Tuesday, June 03, 2008

Bo Diddley Dies June 2nd

Bo Diddley (December 301928 – June 22008) was an American rock and roll singer,songwriter, and guitarist. Often cited as a key figure in the transition from blues to rock and roll, he introduced more insistent, driving rhythms and a hard-edged guitar sound. He was also known for his characteristic rectangular guitar.

Born in McCombMississippi as Ellas Otha Bates,[1] he was adopted and raised by his mother's cousin, Gussie McDaniel, whose surname he assumed, becoming Ellas McDaniel. The family moved to Chicago when he was seven.[2] He took violin lessons as a youth, but was inspired to become a guitarist after seeing John Lee Hooker.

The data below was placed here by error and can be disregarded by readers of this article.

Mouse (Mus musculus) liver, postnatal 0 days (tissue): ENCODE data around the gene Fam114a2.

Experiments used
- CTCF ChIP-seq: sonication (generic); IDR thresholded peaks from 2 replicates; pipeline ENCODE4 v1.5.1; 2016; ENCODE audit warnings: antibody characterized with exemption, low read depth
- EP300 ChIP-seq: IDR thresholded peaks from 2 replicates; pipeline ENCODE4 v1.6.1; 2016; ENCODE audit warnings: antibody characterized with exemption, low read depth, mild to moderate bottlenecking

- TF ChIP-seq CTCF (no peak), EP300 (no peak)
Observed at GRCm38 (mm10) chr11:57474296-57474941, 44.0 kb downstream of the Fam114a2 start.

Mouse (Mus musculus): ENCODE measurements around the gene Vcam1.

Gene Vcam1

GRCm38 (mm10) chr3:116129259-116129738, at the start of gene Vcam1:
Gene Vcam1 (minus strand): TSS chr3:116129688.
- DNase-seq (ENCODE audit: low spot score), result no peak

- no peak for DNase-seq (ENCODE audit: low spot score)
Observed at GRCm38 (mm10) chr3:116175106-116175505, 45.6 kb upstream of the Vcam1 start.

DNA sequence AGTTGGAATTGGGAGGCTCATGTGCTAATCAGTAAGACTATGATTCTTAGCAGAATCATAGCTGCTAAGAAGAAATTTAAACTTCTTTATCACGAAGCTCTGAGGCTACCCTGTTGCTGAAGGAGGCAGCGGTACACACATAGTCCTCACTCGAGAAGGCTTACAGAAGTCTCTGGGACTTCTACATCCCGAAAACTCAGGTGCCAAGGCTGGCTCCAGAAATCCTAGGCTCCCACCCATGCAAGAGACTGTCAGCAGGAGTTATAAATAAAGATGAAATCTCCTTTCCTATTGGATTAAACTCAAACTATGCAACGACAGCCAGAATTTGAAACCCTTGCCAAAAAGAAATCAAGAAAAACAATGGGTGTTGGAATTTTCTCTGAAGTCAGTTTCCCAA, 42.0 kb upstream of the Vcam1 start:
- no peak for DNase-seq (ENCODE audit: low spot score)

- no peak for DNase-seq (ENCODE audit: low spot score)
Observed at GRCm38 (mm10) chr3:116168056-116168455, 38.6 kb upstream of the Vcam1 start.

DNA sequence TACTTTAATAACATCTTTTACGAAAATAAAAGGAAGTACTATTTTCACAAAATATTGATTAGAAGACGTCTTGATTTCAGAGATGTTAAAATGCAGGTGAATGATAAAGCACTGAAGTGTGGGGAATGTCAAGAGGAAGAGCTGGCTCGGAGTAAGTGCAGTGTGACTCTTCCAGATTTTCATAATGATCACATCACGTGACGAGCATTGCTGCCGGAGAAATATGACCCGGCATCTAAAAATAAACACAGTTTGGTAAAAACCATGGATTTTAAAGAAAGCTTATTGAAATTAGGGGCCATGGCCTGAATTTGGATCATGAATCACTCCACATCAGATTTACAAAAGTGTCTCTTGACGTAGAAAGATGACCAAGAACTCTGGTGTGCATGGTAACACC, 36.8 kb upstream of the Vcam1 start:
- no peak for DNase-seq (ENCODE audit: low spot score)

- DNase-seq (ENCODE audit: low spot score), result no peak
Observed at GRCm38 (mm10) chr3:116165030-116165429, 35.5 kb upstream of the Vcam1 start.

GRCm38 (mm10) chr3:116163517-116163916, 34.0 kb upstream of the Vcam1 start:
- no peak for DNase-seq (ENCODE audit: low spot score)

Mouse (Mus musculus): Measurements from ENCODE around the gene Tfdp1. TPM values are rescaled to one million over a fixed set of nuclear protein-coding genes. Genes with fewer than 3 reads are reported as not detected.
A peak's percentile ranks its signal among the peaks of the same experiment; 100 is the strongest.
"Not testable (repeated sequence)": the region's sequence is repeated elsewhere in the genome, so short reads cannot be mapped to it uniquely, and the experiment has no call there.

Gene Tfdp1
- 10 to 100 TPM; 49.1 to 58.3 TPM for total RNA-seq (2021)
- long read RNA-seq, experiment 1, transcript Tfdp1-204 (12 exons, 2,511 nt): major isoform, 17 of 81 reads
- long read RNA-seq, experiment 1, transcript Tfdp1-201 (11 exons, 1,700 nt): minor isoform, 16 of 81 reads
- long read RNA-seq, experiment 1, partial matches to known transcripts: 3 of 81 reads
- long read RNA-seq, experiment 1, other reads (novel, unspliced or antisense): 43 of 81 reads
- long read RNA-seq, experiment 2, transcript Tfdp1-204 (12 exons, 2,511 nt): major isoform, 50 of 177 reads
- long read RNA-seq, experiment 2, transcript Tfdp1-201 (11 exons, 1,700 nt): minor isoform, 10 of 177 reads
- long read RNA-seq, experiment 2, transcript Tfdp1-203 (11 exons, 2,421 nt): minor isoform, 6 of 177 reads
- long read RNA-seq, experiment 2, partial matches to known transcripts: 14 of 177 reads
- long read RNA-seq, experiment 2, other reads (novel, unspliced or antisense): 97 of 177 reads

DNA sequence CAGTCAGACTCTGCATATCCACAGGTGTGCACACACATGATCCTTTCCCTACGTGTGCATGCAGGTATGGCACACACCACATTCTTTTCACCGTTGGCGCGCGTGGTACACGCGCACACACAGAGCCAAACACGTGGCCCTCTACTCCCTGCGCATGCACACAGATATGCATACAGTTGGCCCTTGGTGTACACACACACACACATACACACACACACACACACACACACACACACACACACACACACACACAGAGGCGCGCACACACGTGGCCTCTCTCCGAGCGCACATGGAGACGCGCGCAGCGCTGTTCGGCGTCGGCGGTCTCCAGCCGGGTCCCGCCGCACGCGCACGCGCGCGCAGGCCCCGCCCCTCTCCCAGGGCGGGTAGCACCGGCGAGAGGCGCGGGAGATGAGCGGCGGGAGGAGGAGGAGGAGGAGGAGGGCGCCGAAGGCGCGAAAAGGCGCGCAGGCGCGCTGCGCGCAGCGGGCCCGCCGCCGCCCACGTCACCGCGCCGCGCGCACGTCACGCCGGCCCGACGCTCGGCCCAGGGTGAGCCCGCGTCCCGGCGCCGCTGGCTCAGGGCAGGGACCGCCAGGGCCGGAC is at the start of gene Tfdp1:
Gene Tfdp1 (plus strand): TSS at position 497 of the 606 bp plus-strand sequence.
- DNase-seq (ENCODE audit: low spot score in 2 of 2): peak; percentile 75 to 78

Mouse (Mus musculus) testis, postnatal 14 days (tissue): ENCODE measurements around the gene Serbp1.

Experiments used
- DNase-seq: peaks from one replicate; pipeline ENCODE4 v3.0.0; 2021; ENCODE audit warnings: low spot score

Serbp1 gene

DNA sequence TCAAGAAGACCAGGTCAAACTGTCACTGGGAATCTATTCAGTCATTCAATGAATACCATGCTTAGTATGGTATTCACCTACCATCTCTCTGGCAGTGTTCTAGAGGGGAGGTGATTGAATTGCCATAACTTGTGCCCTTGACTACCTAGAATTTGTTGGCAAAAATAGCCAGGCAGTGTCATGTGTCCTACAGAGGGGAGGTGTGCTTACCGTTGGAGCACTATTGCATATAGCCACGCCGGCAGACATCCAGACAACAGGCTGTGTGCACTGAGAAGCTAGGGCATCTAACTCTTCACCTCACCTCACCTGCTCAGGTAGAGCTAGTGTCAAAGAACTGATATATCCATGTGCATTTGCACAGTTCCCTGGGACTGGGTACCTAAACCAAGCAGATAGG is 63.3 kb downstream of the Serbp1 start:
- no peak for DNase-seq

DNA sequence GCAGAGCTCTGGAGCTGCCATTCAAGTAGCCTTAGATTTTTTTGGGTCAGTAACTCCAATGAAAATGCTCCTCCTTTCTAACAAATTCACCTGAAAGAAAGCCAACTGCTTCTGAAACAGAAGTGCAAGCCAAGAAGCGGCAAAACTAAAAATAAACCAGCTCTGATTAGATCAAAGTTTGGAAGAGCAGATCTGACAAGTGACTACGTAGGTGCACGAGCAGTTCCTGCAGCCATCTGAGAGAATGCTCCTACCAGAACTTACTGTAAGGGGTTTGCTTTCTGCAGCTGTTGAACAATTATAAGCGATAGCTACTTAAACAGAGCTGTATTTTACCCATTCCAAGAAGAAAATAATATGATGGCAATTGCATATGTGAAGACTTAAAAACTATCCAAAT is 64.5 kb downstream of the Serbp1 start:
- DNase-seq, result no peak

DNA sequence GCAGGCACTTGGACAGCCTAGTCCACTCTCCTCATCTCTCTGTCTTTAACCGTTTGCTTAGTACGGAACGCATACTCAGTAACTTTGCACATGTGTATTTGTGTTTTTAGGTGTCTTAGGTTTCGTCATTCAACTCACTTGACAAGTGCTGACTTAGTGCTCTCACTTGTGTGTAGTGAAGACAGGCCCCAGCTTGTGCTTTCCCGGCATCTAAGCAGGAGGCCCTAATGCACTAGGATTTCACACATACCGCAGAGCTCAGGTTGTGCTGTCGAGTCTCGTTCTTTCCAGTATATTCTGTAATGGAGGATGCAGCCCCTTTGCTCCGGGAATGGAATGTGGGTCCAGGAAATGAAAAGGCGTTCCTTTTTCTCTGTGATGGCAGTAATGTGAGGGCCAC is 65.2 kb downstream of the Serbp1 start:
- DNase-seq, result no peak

He worked as a carpenter and mechanic, but also began a musical career playing on street corners with friends, including Jerome Green[3] (c. 1934–1973), as a band called the Hipsters (later the Langley Avenue Jive Cats). In 1951, he landed a regular spot at the 708 Club on Chicago's South Side, with a repertoire influenced by Louis Jordan, John Lee Hooker, andMuddy Waters. He adopted the stage name, Bo Diddley, which is probably a southern blackslang phrase meaning "nothing at all", as in "he ain't bo diddley". Another source says it was his nickname as a teenage Golden Gloves boxer. The nickname is also linked to the diddley bow, a two-stringed instrument that was used in the south by black musicians working in the fields.

In late 1954, he teamed up with harmonica player Billy Boy Arnolddrummer Clifton James and bass player Roosevelt Jackson, and recordeddemos of "I'm A Man" and "Bo Diddley". They re-recorded the songs at Chess Studios with a backing ensemble comprising Otis Spann(piano), Lester Davenport (harmonica), Frank Kirkland (drums) and Jerome Green (maracas). The record was released in March 1955, and theA-side, "Bo Diddley", became a #1 R&B hit.